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Small Business Owner Receives 504 Loan to Re-build Business
When a fire on Sept. 12, 2003, destroyed the three saw mills that constituted the heart and soul of Mill Creek Builders Supply, it was a big blow, not only to the company, but also to the town of Mill Creek, W.Va. This small business, with approximately 80 employees, situated in the timber-laden hills of West Virginia is undoubtedly the single largest employer in this small Randolph County community of 650.
Even before the fire was extinguished, Charlie Bell, president and CEO of this small family-owned sawmill founded by his father, Clyde in 1961, was thinking about ways to rebuild. “We actually started the rebuilding process once it was safe enough to bring in equipment to start clearing away what was left of the mills,” said Bell, a veteran of the timber industry with nearly 30 years of experience.
Of course, a project of this magnitude required a lot of capital to accomplish. That’s when the local lending community stepped up to the plate. “The fire happened on a Friday afternoon and the next morning, Jim Schoonover from Davis Trust Company in Elkins was here offering any assistance he could to help rebuild the mill,” added Bell.
“Charlie was going to need a lot more capital than our local community bank could provide in order to rebuild,” said Schoonover, senior vice president of loans at Davis Trust. “We were familiar with the SBA’s 504-Certified Development Company Loan Program through dealing with Tony Benedetto from the West Virginia CDC in Charleston, W.Va. It was a perfect fit for Mill Creek Builders.”
The 504-CDC program is a long-term financing tool for economic development within a community. The program provides businesses with long-term, fixed-rate financing for major fixed assets, such as land and buildings. A CDC is a nonprofit corporation working with the SBA and private-sector lenders to provide small business financing.
A complete 504 project includes a loan secured with a senior lien from a private-sector lender covering up to 50 percent of a project, a loan secured with a junior lien from the CDC (backed by a 100 percent SBA-guaranteed debenture) covering up to 40 percent of the cost, and a contribution of at least 10 percent equity from the small business concern.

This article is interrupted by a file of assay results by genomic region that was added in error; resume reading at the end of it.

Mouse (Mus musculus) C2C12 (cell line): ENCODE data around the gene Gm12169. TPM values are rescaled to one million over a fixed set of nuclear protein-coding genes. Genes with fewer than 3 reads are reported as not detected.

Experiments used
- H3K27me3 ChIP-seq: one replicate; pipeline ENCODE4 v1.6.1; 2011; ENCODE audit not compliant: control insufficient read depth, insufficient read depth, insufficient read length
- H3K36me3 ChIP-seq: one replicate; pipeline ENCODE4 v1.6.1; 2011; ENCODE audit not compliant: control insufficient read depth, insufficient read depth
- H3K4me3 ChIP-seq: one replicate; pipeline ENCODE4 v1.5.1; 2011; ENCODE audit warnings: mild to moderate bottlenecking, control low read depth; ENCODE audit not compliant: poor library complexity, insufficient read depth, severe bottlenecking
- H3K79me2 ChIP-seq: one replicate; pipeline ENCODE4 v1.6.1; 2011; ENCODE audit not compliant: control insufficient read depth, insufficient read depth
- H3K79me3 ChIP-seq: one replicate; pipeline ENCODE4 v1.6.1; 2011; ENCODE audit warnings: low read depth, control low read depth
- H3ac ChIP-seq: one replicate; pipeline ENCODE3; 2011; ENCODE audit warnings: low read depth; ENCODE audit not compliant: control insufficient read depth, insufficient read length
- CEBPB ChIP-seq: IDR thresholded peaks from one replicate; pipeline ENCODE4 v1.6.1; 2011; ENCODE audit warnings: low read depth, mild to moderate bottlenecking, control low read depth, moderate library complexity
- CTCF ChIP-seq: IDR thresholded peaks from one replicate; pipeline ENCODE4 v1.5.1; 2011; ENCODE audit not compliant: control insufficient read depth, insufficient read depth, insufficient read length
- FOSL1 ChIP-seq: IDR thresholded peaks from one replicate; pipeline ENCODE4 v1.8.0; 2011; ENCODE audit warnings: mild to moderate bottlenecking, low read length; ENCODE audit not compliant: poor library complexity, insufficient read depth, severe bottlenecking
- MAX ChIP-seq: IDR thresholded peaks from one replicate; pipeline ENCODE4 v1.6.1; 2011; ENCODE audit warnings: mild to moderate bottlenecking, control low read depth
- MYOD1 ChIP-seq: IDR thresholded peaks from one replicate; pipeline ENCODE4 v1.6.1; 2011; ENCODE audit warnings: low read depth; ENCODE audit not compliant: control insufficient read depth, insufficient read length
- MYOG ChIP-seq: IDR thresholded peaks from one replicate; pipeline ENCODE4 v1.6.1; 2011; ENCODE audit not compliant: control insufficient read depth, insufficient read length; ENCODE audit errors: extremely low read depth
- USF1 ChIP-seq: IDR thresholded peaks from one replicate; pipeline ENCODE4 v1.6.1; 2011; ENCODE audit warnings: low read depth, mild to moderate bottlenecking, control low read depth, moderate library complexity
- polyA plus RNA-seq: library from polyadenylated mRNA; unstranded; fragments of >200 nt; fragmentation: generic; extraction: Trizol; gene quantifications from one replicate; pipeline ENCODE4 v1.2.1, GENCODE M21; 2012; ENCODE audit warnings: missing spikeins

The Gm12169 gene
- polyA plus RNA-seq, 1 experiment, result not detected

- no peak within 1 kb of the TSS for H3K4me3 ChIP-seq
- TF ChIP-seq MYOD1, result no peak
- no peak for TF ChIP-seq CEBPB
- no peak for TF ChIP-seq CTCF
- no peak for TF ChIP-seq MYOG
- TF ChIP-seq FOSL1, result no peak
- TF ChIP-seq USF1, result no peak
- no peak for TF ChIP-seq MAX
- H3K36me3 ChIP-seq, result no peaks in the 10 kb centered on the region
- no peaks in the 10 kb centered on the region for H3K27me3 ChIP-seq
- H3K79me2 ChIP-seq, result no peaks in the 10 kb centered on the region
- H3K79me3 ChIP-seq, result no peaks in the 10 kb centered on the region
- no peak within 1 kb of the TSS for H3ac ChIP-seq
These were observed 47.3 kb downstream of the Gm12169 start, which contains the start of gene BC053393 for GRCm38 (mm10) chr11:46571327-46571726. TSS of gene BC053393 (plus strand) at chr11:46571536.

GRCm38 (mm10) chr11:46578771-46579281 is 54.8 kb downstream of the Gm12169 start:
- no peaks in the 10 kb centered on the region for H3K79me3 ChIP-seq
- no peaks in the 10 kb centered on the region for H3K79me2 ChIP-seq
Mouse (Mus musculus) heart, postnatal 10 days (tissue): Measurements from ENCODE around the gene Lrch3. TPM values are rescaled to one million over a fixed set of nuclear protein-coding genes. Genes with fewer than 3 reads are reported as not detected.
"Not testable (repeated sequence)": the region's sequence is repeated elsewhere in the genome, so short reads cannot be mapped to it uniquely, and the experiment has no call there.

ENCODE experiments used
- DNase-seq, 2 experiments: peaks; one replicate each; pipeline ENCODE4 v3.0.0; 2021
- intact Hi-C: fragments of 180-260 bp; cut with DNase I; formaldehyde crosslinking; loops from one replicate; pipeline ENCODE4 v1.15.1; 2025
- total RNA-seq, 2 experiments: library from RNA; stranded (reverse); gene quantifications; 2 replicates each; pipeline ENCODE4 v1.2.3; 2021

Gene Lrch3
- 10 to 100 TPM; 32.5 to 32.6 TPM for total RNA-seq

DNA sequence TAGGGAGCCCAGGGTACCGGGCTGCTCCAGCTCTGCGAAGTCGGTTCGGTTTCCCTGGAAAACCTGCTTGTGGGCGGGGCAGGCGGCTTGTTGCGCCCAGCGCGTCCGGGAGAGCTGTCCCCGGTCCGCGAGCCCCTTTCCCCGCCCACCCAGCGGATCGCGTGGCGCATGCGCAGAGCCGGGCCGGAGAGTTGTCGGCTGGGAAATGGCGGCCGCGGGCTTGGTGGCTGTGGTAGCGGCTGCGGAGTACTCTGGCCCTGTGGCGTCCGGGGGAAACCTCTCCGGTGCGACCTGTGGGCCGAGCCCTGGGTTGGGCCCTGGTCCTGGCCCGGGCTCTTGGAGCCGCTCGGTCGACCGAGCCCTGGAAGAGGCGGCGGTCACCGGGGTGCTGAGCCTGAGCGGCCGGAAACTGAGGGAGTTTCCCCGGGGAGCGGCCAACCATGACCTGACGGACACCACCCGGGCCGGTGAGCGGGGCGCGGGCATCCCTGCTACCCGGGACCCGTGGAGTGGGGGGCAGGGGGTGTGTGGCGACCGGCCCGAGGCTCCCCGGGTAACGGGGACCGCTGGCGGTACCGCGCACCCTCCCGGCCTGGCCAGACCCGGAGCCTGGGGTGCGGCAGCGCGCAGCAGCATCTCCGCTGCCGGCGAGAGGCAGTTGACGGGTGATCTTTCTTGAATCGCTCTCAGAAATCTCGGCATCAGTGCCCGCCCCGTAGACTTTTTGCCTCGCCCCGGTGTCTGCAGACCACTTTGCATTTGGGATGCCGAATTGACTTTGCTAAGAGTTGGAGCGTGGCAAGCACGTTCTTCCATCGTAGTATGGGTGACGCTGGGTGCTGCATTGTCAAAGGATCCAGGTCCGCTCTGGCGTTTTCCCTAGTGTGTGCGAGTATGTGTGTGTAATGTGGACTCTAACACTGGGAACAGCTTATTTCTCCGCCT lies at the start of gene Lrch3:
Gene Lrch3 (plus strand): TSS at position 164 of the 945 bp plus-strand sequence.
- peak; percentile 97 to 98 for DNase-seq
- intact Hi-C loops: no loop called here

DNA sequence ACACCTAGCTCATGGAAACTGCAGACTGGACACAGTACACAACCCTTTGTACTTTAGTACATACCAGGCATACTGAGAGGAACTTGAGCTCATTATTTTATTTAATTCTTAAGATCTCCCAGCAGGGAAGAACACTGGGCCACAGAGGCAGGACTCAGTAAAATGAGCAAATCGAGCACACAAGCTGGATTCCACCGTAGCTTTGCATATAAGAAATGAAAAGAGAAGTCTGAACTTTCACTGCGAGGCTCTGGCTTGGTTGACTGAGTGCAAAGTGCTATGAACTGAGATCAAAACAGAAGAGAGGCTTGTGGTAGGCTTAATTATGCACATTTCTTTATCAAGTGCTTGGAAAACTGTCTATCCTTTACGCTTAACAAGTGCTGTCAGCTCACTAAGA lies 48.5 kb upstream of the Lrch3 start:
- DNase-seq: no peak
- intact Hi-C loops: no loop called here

“We wouldn’t be in business today if it wasn’t for the 504 loan program,” said Bell. “Jim was a tremendous help coordinating the required paperwork and Tony made it work. He and Rob Neal from the West Virginia Capital Corporation made several trips from Charleston to help prepare the 504 application and that really made the process much easier.”
One of the main features of the 504 program is its association to the economic development of the community, the key word is ‘community’. It takes more than one individual or organization within the community to make a 504 project work.
“There must be a good economic support network for any business to succeed; a network that understands the importance of what small business mean to the community,” said Bell. “We have a tremendous economic development network within Randolph County. People like Jennifer Giovanniti at the Randolph County Development Authority, Jim Schoonover at Davis Trust, Citizens National Bank who provided the interim financing, and, of course, the small business owners all work together to help improve the economic environment in the community.”
Finding the funding along with designing and building a new saw mill are not easy tasks, but Bell was up to the challenge. “Charlie, who immediately began working on plans for the new saw mill, had design ready in about two weeks,” said Schoonover.
Once the design was on paper, Bell enlisted the services of a local small business, Reckart Equipment Company in Beverly, W.Va., to begin immediately working on the new mill equipment and structures.
Bell was in danger of losing many of his key employees who were crucial to the successful operation the mill without an operational saw mill. That is when Bell came up with an idea which not only kept the employees on the payroll, but actually sped up the construction process. “I didn’t want to let anyone go, so we actually turned people with years of saw mill experience into metal fabricators,” said Bell. “We used our own labor force to construct the building and install the new equipment and didn’t have to rely on contractors during the months of construction.”
His mother, Ella, also helped during the construction. “My mother lives just next door and serves as the company treasurer,” said Bell. “She was here every day during the construction keeping the hot food and coffee going.”
In a little over a year after the devastating fire, a new state of the art saw mill was back in operation and just about every employee back on the job. “It took a tremendous team effort to make finish the project,” Bell said. “The 504 program helped a great deal. We wouldn’t have been able to rebuild without it.”
For more information on the 504 loan program, the SBA and the resources available to assist small businesses, contact the West Virginia District Office at 800-767-8052 extension 8 or by email at firstname.lastname@example.org, or visit their website at www.sba.gov/wv.